Technische Universität Berlin

Wednesday, 20th July 2016, 2:00 p.m., room TEL 716

Dr. Eun Jung Kim
Texas A & M University

Wednesday, 29th June 2016, 1:00 p.m., room TEL 716

Daniel A. Quiroz
London School of Economics and Political Science

Thursday, 30th June 2016, 1:00 p.m., room TEL 716

Prof. Jan van den Heuvel
London School of Economics and Political Science

Winter term 2014/15

Friday, 5th December 2014, 1:00 p.m., room TEL 716

Dr. Roman Rabinovich
Technische Universität Berlin

Wednesday, 10th December 2014, 1:15 p.m., room TEL 716

Prof. Dr. Stephan Kreutzer
Technische Universität Berlin

Wednesday, 10th December 2014, 2:30 p.m., room TEL 716

Viktor Engelmann
Technische Universität Berlin

Winter term 2013/14

Friday, 8th November 2013, 10:00 a.m., room TEL 716

Technische Universität Berlin

Winter term 2012/13

Friday, 19th October 2012, 11:00 a.m., room TEL 716

Humboldt-Universität zu Berlin

Friday, 26th Oktober 2012, 11:00 a.m., room TEL 716

Technische Universität Berlin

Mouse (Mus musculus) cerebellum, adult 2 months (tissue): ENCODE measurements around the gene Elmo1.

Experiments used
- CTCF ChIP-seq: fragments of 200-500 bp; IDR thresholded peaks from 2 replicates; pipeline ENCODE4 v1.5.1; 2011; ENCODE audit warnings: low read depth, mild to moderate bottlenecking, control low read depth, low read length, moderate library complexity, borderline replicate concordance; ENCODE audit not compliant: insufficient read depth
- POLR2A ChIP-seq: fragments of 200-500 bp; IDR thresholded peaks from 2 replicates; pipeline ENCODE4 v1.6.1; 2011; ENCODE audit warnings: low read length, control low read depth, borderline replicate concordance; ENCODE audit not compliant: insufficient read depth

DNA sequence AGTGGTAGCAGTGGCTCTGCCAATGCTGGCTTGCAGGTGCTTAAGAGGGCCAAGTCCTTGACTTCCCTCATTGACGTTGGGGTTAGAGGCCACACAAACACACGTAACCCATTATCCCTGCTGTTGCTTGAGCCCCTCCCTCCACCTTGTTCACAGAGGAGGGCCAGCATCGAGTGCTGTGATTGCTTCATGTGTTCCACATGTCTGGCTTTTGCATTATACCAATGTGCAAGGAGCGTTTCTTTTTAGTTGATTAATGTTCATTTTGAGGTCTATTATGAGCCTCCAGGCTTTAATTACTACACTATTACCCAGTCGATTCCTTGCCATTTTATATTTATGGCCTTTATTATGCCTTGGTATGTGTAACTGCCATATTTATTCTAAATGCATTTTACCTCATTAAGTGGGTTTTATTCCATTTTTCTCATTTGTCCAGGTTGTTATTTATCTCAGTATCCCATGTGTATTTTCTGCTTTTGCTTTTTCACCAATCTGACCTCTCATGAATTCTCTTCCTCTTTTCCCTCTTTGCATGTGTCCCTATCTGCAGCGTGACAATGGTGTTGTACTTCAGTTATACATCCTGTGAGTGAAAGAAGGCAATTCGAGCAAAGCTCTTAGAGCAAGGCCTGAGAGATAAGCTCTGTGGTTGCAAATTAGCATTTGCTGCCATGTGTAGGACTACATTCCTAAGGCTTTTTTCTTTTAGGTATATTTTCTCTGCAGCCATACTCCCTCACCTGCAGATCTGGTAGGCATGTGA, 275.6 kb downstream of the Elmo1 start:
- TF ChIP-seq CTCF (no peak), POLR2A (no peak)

Friday, 9th November 2012, 11:00 a.m., room TEL 716

University of Oxford

Friday, 23th November 2012, 11:00 a.m., room TEL 716

University of Cambridge

Friday, 7th Dezember 2012, 11:00 a.m., room TEL 716

Humboldt Universiät zu Berlin

Friday, 8th February 2013, 11:00 a.m., room TEL 716

Technische Universität Berlin

Monday, 11th March 2013, 1:00 p.m., room TEL 716

Technische Universität Berlin

Tuesday, 16th July 2013, 10:00 a.m., room TEL 716

Goethe-Universiät Frankfurt am Main

Summer term 2012

Monday, 27th August 2012, 2:00 pm, room TEL 512

Technische Universität Wien

Monday, 13th August 2012, 2:00 pm, room TEL 512

Technische Universität Berlin

Tuesday, 3rd July 2012, 1:00 pm, room TEL 512

Karlsuniversität Prag

Friday, 29th June 2012, 9:00 am, room TEL 512

Technische Universität Berlin

Tuesday, 12th June 2012, 9:00 am, room TEL 512

Technische Universität Berlin